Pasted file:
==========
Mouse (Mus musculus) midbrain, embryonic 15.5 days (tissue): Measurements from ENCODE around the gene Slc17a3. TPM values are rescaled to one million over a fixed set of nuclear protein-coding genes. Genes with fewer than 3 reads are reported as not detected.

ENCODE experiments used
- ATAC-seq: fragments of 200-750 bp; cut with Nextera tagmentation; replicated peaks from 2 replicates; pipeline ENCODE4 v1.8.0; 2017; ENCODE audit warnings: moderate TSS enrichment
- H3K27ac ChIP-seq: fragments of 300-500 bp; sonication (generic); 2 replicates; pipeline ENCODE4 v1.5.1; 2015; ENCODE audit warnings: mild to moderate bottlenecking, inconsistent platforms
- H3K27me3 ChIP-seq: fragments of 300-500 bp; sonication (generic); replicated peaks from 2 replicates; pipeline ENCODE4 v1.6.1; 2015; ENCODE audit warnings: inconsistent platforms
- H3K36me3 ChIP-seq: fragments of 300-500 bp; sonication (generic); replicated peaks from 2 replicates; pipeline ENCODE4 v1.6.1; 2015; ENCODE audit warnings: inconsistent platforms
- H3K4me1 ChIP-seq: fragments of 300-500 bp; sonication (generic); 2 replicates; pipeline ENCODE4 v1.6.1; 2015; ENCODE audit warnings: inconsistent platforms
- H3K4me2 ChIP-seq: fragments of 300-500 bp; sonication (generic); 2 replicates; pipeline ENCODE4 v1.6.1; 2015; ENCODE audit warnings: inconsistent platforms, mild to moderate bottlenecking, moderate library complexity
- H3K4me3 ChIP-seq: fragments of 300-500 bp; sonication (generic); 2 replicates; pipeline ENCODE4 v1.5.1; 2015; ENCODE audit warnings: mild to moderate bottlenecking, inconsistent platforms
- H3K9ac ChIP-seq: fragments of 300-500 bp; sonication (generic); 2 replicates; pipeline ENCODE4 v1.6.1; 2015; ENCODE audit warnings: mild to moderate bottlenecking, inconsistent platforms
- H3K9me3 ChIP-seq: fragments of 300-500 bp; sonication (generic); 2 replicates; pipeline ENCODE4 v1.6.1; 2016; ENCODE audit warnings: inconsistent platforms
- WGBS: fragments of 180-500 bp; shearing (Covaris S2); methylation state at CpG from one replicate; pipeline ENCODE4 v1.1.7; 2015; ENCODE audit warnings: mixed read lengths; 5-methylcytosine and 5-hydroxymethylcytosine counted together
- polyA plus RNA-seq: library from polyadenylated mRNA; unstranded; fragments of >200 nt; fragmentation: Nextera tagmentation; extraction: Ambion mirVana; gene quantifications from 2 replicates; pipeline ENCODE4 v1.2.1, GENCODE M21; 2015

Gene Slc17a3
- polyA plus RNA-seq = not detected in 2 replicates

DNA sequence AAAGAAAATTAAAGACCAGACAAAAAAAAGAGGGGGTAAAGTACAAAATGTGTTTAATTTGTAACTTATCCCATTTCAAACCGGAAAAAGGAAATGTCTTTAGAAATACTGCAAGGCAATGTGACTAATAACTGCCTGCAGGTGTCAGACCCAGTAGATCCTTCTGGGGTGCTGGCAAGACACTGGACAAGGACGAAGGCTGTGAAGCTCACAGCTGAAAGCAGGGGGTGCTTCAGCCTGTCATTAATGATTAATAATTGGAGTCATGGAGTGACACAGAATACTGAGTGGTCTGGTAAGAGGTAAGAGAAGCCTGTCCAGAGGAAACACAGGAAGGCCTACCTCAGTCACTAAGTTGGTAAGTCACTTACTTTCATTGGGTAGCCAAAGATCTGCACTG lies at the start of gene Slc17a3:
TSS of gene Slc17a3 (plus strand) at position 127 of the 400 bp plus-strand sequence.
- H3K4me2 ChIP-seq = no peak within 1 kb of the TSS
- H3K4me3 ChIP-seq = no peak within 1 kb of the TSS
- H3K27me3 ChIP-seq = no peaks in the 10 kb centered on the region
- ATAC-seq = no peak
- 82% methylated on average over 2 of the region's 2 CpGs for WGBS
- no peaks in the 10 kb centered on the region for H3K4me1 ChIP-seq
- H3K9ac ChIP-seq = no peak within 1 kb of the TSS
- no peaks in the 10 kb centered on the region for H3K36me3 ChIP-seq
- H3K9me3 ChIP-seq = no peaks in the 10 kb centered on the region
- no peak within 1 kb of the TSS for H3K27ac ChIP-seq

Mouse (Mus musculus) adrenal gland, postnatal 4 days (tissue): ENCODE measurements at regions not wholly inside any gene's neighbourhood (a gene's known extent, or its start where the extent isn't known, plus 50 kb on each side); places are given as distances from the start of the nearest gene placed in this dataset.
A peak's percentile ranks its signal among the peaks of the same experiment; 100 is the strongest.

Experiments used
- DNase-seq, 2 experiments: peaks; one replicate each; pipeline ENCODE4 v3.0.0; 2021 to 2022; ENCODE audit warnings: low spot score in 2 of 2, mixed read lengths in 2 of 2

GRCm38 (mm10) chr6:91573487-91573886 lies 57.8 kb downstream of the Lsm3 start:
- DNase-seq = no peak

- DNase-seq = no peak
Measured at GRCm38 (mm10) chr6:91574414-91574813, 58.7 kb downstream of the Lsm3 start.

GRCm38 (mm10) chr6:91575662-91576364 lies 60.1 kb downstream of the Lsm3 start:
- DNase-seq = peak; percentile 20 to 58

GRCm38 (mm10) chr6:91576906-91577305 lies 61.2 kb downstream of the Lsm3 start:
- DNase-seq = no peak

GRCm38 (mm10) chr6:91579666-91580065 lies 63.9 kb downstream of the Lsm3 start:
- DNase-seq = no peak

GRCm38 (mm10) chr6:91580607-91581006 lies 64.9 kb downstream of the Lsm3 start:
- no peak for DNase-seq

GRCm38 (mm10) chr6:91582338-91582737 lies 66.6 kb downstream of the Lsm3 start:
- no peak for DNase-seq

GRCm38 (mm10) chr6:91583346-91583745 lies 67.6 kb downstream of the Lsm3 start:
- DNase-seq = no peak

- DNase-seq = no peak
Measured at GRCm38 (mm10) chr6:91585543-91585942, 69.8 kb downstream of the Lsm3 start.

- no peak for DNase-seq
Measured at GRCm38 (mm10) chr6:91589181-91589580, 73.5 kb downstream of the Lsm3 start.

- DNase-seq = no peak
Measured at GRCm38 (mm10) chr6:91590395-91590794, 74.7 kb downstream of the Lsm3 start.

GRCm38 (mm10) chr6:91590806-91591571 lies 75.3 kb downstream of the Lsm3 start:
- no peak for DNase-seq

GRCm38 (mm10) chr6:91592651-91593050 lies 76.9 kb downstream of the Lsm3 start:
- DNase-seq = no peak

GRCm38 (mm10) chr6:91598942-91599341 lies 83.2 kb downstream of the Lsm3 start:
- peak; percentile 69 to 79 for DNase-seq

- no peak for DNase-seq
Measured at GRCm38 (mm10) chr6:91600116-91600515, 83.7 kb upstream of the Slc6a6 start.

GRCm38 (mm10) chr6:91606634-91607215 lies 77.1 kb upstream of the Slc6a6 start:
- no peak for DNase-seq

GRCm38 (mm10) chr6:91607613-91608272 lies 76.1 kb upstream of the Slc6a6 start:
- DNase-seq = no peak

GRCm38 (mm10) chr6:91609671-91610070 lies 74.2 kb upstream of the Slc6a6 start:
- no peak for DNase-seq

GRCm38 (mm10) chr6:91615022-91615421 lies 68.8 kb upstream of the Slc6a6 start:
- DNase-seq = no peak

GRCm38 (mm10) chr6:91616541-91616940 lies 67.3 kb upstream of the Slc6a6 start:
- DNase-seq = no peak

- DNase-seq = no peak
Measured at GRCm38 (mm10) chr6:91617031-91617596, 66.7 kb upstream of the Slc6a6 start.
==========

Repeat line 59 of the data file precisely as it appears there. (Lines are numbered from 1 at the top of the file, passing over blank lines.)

- peak; percentile 69 to 79 for DNase-seq